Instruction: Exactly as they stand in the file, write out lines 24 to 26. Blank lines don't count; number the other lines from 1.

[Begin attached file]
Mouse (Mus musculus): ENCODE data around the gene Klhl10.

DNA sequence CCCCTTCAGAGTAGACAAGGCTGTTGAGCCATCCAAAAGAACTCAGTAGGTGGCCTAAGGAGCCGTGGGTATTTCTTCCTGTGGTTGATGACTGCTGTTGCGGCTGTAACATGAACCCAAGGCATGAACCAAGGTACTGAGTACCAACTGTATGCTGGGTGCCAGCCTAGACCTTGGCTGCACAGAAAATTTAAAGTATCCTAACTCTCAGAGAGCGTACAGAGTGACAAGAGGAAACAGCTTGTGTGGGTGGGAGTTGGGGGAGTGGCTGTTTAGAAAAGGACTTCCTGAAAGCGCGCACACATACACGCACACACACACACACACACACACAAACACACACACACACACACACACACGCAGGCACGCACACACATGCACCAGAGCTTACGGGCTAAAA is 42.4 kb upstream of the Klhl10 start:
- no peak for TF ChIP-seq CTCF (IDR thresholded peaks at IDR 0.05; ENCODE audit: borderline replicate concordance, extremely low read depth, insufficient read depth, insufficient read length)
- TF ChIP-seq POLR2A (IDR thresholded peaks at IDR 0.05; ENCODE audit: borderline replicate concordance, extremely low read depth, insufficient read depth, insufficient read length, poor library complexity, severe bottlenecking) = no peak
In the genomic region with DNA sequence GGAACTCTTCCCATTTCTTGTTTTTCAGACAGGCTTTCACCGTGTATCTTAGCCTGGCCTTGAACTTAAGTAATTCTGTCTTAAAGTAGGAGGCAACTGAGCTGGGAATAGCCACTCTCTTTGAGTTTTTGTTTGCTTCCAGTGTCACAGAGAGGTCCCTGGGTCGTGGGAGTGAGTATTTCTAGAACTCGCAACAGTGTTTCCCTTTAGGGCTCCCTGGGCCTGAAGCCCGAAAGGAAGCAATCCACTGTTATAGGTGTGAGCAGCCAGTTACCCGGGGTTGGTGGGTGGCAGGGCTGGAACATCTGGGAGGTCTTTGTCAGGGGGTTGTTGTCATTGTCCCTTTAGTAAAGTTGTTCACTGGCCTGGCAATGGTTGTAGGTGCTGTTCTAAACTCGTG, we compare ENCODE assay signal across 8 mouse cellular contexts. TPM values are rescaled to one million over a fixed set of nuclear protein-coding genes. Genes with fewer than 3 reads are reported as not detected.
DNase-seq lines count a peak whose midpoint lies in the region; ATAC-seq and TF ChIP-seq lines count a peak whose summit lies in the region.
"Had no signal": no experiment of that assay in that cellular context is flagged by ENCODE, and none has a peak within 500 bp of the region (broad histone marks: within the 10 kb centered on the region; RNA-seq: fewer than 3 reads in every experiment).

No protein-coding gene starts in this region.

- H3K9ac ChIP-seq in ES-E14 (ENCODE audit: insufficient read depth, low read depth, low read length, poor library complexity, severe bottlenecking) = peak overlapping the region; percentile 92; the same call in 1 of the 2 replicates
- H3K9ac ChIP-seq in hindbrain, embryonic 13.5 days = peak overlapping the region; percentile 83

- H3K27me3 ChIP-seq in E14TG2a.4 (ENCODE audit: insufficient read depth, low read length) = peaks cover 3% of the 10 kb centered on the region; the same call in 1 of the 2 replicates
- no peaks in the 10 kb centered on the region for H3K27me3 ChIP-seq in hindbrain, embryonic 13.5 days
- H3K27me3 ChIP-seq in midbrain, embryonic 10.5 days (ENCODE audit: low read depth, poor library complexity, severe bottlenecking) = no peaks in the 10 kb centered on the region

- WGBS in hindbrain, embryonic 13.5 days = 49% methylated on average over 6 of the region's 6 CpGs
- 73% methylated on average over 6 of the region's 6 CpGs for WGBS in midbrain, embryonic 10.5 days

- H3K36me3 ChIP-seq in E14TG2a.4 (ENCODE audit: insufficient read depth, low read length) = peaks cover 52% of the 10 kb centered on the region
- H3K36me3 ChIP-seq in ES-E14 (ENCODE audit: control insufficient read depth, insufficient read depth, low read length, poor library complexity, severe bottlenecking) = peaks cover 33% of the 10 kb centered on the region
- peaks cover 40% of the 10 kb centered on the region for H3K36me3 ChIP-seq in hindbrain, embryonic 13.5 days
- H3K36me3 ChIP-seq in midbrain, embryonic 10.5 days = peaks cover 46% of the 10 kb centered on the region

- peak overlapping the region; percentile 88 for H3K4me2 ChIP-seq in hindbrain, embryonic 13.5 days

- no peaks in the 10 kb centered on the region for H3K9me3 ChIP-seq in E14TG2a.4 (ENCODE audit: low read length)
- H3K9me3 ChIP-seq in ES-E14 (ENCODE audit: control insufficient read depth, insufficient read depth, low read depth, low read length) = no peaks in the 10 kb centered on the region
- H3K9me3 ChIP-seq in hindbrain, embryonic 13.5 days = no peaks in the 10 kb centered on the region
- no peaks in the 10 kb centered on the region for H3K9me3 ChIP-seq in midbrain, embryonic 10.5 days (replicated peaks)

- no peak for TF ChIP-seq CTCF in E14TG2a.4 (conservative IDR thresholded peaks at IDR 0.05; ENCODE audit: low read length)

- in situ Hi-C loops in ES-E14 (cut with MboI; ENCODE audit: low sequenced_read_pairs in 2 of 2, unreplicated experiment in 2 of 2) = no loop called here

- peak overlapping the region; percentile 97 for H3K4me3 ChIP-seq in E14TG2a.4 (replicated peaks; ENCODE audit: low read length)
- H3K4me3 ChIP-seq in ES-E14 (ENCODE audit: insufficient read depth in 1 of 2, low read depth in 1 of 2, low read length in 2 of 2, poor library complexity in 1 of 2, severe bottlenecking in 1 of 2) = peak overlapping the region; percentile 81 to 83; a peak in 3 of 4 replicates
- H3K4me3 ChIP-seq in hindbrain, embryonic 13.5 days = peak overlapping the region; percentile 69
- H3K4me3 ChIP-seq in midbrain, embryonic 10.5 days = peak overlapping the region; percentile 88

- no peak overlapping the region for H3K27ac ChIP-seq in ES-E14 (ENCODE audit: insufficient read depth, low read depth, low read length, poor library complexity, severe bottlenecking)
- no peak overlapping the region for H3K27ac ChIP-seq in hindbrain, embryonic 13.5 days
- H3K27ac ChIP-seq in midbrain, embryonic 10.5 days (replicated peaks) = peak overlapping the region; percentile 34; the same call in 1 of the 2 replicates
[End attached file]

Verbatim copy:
- no peaks in the 10 kb centered on the region for H3K9me3 ChIP-seq in midbrain, embryonic 10.5 days (replicated peaks)

- no peak for TF ChIP-seq CTCF in E14TG2a.4 (conservative IDR thresholded peaks at IDR 0.05; ENCODE audit: low read length)

- in situ Hi-C loops in ES-E14 (cut with MboI; ENCODE audit: low sequenced_read_pairs in 2 of 2, unreplicated experiment in 2 of 2) = no loop called here